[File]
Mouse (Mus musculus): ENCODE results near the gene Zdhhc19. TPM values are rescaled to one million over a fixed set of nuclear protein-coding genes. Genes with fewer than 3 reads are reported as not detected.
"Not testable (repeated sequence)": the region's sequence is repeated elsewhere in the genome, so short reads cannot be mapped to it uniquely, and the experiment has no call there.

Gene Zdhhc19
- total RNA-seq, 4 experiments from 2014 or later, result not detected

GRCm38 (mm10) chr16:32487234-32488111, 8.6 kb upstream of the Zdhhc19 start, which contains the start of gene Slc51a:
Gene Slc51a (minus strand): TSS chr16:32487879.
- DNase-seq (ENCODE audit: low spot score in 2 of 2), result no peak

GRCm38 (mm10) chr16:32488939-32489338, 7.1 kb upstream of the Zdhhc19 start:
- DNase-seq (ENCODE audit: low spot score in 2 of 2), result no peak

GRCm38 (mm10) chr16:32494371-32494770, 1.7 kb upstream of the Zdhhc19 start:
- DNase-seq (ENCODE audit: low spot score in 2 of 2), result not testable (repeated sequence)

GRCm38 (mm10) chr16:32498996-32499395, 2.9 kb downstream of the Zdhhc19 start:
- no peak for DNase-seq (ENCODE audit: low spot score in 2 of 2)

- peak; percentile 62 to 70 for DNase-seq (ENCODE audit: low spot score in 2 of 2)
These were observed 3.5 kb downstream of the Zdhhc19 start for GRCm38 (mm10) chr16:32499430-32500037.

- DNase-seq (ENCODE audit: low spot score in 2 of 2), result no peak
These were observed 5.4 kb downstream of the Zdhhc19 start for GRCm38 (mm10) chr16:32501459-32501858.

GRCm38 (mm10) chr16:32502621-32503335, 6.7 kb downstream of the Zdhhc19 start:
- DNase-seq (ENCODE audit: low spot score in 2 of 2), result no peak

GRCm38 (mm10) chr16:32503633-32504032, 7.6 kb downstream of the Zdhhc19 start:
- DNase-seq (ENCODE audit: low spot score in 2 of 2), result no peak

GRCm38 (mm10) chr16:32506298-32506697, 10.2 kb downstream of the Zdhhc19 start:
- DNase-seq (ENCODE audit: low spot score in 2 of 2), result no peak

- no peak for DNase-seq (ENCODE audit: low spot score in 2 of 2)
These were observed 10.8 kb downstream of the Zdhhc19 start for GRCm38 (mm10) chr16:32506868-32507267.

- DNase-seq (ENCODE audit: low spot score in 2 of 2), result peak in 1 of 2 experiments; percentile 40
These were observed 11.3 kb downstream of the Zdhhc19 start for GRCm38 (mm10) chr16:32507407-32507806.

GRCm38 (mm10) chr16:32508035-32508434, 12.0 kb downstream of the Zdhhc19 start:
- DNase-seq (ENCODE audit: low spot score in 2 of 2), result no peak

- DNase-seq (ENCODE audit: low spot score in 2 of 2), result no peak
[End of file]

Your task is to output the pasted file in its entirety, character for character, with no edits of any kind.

Mouse (Mus musculus): ENCODE results near the gene Zdhhc19. TPM values are rescaled to one million over a fixed set of nuclear protein-coding genes. Genes with fewer than 3 reads are reported as not detected.
"Not testable (repeated sequence)": the region's sequence is repeated elsewhere in the genome, so short reads cannot be mapped to it uniquely, and the experiment has no call there.

Gene Zdhhc19
- total RNA-seq, 4 experiments from 2014 or later, result not detected

GRCm38 (mm10) chr16:32487234-32488111, 8.6 kb upstream of the Zdhhc19 start, which contains the start of gene Slc51a:
Gene Slc51a (minus strand): TSS chr16:32487879.
- DNase-seq (ENCODE audit: low spot score in 2 of 2), result no peak

GRCm38 (mm10) chr16:32488939-32489338, 7.1 kb upstream of the Zdhhc19 start:
- DNase-seq (ENCODE audit: low spot score in 2 of 2), result no peak

GRCm38 (mm10) chr16:32494371-32494770, 1.7 kb upstream of the Zdhhc19 start:
- DNase-seq (ENCODE audit: low spot score in 2 of 2), result not testable (repeated sequence)

GRCm38 (mm10) chr16:32498996-32499395, 2.9 kb downstream of the Zdhhc19 start:
- no peak for DNase-seq (ENCODE audit: low spot score in 2 of 2)

- peak; percentile 62 to 70 for DNase-seq (ENCODE audit: low spot score in 2 of 2)
These were observed 3.5 kb downstream of the Zdhhc19 start for GRCm38 (mm10) chr16:32499430-32500037.

- DNase-seq (ENCODE audit: low spot score in 2 of 2), result no peak
These were observed 5.4 kb downstream of the Zdhhc19 start for GRCm38 (mm10) chr16:32501459-32501858.

GRCm38 (mm10) chr16:32502621-32503335, 6.7 kb downstream of the Zdhhc19 start:
- DNase-seq (ENCODE audit: low spot score in 2 of 2), result no peak

GRCm38 (mm10) chr16:32503633-32504032, 7.6 kb downstream of the Zdhhc19 start:
- DNase-seq (ENCODE audit: low spot score in 2 of 2), result no peak

GRCm38 (mm10) chr16:32506298-32506697, 10.2 kb downstream of the Zdhhc19 start:
- DNase-seq (ENCODE audit: low spot score in 2 of 2), result no peak

- no peak for DNase-seq (ENCODE audit: low spot score in 2 of 2)
These were observed 10.8 kb downstream of the Zdhhc19 start for GRCm38 (mm10) chr16:32506868-32507267.

- DNase-seq (ENCODE audit: low spot score in 2 of 2), result peak in 1 of 2 experiments; percentile 40
These were observed 11.3 kb downstream of the Zdhhc19 start for GRCm38 (mm10) chr16:32507407-32507806.

GRCm38 (mm10) chr16:32508035-32508434, 12.0 kb downstream of the Zdhhc19 start:
- DNase-seq (ENCODE audit: low spot score in 2 of 2), result no peak

- DNase-seq (ENCODE audit: low spot score in 2 of 2), result no peak